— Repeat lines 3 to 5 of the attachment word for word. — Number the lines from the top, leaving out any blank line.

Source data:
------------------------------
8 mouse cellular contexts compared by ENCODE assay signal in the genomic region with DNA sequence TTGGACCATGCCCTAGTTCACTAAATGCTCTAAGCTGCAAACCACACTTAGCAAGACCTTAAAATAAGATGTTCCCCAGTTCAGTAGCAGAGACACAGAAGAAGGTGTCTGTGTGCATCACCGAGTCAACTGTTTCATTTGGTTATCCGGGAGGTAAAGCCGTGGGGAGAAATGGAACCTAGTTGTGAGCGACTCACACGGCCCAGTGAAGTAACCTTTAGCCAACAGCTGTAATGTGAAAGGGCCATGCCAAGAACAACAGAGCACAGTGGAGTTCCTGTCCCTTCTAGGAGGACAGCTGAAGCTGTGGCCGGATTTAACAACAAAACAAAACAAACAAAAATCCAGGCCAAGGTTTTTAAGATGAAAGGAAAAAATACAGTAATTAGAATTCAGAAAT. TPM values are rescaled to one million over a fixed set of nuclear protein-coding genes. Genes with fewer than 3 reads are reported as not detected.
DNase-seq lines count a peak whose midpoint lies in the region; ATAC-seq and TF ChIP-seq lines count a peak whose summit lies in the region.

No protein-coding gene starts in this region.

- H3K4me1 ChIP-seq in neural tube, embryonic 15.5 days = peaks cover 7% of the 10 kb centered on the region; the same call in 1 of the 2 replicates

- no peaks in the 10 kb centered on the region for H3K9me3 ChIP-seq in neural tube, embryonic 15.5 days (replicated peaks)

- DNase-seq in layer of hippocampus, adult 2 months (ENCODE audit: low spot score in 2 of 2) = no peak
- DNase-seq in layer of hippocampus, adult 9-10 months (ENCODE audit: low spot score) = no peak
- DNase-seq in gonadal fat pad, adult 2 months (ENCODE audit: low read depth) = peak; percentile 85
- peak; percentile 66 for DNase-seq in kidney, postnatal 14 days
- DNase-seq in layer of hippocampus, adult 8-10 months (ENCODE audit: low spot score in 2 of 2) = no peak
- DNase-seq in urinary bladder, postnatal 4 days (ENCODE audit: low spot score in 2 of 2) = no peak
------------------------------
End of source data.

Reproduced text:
No protein-coding gene starts in this region.

- H3K4me1 ChIP-seq in neural tube, embryonic 15.5 days = peaks cover 7% of the 10 kb centered on the region; the same call in 1 of the 2 replicates

- no peaks in the 10 kb centered on the region for H3K9me3 ChIP-seq in neural tube, embryonic 15.5 days (replicated peaks)